My own initial take is that, as a general matter, administrative agencies should not simply outsource digital implementation to multi-stakeholder groups. Final decisions about whether to accept certain practices, standards or protocols as satisfying new digital legislative requirements should be affirmatively made by the agencies tasked by legislatures to implement the law. In addition, due process rules, such as the Administrative Procedure Act in the United States, might need to apply in certain circumstances to ensure openness, transparency and public participation in agency determinations.

There are ways forward, other than ceding public authority to private entities, that can give stakeholders a recognized and invaluable implementation role. Ness and Riley are considering a range of structures for stakeholder engagement with government, depending on the nature of the implementation issue. One idea, contained in proposed digital competition laws in the United States, would require the implementing agency, the Federal Trade Commission, to set up a committee consisting of industry, technical experts and civil society representatives to assist the agency with “considerations relating to implementation and technical aspects” of the law’s requirements.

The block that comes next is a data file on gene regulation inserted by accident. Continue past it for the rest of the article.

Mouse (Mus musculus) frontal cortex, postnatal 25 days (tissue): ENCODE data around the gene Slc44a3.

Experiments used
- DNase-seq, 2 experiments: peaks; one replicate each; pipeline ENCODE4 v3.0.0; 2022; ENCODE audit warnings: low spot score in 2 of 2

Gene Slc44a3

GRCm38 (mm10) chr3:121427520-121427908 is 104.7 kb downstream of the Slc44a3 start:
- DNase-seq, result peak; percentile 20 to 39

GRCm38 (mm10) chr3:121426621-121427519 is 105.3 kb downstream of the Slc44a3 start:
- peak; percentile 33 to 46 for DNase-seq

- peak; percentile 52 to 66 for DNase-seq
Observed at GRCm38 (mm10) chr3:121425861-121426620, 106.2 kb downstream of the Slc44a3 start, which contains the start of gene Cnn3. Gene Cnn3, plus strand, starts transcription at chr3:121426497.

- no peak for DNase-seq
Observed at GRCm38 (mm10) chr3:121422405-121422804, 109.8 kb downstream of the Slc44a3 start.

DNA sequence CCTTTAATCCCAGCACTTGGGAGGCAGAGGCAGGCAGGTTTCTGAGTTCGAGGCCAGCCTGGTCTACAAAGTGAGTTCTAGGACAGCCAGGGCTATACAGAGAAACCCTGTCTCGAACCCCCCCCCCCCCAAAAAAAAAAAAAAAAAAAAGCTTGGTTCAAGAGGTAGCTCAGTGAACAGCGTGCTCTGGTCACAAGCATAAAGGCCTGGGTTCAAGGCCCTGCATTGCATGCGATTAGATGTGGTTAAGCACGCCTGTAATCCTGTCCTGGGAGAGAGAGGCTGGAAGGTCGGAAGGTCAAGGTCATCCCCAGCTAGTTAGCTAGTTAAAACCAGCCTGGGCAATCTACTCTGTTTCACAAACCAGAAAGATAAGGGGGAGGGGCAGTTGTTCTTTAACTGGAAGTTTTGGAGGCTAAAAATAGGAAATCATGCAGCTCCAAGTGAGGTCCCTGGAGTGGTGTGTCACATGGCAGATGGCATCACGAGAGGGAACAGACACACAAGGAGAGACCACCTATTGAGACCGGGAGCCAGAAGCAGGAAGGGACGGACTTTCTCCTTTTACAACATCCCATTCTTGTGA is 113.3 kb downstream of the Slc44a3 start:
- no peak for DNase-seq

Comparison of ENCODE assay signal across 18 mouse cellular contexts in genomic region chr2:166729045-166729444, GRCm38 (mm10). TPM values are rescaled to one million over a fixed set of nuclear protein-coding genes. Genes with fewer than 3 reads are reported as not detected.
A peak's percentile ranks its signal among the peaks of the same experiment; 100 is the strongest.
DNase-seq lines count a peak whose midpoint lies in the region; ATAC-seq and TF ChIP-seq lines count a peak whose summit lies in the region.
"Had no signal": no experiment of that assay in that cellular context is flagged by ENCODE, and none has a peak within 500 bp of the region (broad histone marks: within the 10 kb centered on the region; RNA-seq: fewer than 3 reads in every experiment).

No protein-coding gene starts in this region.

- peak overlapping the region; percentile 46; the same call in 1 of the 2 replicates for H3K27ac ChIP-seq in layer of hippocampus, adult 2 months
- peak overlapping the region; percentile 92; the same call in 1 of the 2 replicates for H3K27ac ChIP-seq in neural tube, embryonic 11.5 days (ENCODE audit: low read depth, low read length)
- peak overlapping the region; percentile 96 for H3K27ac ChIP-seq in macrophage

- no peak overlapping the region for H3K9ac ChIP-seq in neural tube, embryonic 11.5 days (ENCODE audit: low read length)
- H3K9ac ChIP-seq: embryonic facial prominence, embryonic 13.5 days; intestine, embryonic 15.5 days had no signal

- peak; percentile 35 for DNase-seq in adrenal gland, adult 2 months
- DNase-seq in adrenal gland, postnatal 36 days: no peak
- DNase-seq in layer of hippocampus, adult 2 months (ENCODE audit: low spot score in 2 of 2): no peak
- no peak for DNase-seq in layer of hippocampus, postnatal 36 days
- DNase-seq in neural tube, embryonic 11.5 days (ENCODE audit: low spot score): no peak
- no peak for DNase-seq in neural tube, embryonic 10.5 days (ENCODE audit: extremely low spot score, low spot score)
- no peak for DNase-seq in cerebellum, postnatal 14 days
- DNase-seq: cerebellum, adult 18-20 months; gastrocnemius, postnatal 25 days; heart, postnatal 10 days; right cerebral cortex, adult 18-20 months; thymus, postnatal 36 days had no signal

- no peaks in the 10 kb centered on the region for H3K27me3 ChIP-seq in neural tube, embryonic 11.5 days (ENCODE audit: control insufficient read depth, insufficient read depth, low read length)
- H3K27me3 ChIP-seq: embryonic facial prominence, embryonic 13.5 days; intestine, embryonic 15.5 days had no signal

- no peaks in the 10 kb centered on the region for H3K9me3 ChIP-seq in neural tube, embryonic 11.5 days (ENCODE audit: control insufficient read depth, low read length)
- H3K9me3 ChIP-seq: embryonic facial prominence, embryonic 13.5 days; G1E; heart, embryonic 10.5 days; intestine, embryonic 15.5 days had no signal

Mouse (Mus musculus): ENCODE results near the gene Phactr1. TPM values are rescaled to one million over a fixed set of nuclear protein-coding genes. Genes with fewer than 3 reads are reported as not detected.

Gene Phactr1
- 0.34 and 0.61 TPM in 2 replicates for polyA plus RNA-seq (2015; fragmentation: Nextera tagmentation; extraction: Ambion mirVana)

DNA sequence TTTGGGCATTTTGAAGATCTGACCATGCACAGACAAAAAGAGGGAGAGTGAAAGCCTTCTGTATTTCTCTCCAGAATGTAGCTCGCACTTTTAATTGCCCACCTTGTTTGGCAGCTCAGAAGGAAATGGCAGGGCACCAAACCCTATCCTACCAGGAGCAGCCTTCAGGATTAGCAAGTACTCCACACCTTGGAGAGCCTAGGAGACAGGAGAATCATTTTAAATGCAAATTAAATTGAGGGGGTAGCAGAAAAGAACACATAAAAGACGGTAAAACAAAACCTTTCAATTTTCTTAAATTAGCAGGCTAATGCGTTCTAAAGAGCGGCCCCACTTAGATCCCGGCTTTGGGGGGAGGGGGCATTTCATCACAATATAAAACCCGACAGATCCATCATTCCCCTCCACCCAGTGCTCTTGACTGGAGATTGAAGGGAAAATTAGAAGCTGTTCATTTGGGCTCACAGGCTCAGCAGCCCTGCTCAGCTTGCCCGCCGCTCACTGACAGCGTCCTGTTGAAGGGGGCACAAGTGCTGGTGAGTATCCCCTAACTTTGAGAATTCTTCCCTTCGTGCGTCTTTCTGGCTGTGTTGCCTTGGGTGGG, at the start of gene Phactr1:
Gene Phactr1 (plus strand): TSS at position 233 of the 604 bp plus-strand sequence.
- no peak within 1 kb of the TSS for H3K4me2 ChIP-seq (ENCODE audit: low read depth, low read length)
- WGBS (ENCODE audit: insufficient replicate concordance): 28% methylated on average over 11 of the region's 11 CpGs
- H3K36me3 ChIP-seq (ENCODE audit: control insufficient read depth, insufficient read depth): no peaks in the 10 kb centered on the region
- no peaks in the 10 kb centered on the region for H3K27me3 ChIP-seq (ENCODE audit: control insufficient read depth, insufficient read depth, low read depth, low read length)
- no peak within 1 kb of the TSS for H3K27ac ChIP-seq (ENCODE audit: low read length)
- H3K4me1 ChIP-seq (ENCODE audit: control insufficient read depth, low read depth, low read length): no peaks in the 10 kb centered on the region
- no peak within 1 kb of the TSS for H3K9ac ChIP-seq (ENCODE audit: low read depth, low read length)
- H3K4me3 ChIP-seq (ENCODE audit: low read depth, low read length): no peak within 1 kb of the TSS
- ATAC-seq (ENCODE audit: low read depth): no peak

The committee is to be advisory and will have no implementation or enforcement role, but the agency will be required to give “strong consideration” to the committee’s recommendations in making its final implementation decisions. This is an attractive legislative template that leaves ultimate authority with the administrative agency but ensures full consideration of vital stakeholder perspectives. Requiring the agency to obtain the recommendations of a multi-stakeholder committee makes it more likely that final agency action will comport with industry realities and the needs of a diverse range of stakeholders.

Multi-stakeholder groups might prefer a more privileged role — a restoration of the deference governments granted to them under the older approach. But governments have rightly moved away from that model. They will and should retain full sovereignty over the digital world in the new regulatory regime. Multi-stakeholder groups should be granted a new role — that of working with regulatory agencies to ensure that the expertise and perspectives of academia, industry representatives, technical experts and civil society are front and centre in regulatory decisions about the digital world.

The opinions expressed in this article/multimedia are those of the author(s) and do not necessarily reflect the views of CIGI or its Board of Directors.

About the Author

Mark MacCarthy is an adjunct faculty member at Georgetown University. He is the author of Regulating Digital Industries: How Public Oversight Can Encourage Competition, Protect Privacy and Ensure Free Speech, (Brookings, 2023).